Effects of creatine monohydrate ingestion in sedentary and weight-trained older adults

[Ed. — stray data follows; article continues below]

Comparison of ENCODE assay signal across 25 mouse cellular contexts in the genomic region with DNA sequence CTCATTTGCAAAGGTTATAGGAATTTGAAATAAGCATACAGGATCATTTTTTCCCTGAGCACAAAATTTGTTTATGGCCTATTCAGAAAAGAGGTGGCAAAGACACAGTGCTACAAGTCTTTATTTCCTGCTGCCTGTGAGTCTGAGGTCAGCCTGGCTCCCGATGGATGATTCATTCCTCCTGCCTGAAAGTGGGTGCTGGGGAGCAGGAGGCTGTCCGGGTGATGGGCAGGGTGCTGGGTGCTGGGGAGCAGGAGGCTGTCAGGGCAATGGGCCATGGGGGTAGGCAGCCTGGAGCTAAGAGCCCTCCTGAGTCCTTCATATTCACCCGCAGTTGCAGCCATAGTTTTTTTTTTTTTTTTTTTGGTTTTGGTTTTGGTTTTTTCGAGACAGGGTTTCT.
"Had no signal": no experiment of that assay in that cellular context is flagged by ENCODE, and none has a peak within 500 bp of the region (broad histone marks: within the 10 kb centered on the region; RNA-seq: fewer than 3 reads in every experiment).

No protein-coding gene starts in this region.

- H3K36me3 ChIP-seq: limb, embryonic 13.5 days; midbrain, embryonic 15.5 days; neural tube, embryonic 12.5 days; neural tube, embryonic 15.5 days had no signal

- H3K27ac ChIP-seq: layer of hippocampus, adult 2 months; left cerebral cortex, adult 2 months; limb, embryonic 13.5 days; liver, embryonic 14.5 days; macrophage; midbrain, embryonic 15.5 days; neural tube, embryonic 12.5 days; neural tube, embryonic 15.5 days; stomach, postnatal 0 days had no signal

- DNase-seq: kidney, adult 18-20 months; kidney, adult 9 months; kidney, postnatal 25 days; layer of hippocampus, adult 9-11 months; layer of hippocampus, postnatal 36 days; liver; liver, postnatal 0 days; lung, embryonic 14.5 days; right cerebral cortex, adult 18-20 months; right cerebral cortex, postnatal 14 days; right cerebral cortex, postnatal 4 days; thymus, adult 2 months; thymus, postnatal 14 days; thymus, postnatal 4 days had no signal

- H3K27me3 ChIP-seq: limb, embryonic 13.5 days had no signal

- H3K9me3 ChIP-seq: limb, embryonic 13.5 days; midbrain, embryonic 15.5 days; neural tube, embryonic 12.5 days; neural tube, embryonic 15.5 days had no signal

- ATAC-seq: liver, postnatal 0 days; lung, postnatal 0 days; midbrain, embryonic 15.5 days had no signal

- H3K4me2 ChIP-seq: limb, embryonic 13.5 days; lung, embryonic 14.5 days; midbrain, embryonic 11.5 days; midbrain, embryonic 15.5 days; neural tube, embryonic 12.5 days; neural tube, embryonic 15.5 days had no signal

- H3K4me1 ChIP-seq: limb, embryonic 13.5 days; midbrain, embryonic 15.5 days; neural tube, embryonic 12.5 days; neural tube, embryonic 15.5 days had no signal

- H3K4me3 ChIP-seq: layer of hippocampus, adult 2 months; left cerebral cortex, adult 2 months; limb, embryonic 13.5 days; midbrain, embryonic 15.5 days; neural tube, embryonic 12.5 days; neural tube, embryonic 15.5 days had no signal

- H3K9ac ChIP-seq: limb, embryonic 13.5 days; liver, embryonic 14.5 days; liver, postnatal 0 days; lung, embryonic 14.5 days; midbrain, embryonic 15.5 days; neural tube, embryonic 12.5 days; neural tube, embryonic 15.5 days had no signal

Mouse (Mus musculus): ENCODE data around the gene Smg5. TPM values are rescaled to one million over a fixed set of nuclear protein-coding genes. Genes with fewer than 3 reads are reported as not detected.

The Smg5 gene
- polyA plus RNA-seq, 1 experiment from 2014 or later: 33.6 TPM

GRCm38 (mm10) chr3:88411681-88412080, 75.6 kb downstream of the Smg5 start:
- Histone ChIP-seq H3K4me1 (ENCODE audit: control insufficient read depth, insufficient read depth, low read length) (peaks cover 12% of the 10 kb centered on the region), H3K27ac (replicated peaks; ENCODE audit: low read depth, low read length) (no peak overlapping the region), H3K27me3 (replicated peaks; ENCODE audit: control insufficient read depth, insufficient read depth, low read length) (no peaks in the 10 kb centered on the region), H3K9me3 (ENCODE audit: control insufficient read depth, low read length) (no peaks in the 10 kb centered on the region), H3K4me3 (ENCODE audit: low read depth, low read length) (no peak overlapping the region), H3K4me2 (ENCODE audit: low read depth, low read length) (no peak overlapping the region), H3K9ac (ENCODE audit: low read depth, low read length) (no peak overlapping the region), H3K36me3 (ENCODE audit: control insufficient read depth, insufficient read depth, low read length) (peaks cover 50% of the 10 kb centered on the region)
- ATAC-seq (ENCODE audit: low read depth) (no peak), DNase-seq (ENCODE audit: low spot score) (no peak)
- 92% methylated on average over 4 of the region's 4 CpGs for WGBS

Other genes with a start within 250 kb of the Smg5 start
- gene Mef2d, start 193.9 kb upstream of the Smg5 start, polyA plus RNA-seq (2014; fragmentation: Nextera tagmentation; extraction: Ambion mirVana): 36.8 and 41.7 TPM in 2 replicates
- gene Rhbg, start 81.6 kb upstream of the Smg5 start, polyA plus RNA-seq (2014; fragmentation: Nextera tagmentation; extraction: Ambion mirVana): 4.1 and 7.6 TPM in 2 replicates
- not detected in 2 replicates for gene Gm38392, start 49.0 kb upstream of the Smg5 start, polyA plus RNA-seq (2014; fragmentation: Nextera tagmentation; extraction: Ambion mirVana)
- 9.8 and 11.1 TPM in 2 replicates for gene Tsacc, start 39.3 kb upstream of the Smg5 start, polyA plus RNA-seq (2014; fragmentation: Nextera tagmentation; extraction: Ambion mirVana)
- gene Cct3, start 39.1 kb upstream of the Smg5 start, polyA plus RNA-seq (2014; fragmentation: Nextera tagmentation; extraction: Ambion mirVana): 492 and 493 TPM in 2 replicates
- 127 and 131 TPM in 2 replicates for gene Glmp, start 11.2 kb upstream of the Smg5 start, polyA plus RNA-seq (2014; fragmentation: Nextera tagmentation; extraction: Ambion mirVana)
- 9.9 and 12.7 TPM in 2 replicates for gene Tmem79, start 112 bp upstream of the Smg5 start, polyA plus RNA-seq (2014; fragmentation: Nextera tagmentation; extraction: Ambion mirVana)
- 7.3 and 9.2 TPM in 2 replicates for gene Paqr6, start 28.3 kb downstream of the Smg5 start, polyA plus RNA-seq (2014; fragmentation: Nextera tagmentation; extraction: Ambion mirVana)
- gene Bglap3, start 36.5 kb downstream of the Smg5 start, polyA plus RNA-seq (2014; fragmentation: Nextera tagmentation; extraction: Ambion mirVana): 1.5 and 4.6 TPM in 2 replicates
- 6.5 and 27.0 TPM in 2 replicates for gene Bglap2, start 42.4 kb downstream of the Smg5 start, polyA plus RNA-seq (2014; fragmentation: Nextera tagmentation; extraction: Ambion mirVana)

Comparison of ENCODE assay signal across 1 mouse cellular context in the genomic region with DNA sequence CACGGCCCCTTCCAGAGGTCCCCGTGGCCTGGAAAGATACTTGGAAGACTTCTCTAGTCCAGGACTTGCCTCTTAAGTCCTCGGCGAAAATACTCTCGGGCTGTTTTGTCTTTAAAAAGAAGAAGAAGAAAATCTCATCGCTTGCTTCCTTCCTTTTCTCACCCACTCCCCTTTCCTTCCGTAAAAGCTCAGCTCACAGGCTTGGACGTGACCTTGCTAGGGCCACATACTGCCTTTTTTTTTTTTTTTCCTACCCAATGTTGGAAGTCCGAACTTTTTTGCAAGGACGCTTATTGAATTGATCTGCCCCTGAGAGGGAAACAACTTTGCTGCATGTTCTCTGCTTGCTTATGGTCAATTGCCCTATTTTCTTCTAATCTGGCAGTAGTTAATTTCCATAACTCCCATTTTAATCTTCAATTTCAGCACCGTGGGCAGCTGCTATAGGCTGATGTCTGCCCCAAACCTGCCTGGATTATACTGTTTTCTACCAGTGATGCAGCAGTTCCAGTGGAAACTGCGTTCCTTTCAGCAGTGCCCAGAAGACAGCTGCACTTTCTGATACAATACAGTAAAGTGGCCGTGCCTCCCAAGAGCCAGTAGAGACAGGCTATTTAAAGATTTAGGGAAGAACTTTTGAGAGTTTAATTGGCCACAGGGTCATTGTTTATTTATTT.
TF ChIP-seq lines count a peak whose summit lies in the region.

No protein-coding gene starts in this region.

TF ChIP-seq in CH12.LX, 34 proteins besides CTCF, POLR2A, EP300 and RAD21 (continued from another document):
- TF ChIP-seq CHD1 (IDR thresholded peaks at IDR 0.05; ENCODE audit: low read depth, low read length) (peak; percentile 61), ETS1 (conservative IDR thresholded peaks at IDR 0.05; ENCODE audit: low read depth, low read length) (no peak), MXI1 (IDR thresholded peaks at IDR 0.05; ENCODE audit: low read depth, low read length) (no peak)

To investigate the effects of an oral creatine supplementation in older adults, 32 elderly subjects (67–80 years; 16 females, 16 males) were randomly assigned to four equivalent subgroups (control-creatine; control-placebo; trained-creatine; trained-placebo) based on whether or not they took part in an 8-week strength training programme and an 8-week oral creatine monohydrate creatine supplementation programme. The strength training programme consisted of three sets of eight repetitions at 80% of one-repetition maximum, for leg press, leg extension and chest press, 3 days a week. The 52-day supplementation programme consisted of 20 g of creatine monohydrate (or glucose) and 8 g of glucose per day for the initial 5 days followed by 3 g of creatine monohydrate (or glucose), and 2 g of glucose per day. Prior to and after the training and supplementation periods, body mass, body fat, lower limb muscular volume, 1-, 12-repetitions maxima and isometric intermittent endurance tests for leg press, leg extension and chest press were determined. In all groups, no significant changes in anthropometric parameters were observed. For all movements, the increases in 1- and 12-repetitions maxima were greater (P < 0.02) in trained than control subjects. No significant interactions (supplementation/training/time) were observed for the 1-, 12-repetitions maxima, and the isometric intermittent endurance, whatever the movement considered. We conclude that oral creatine supplementation does not provide additional benefits for body composition, maximal dynamical strength, and dynamical and isometric endurances of healthy elderly subjects, whether or not it is associated with an effective strength training.
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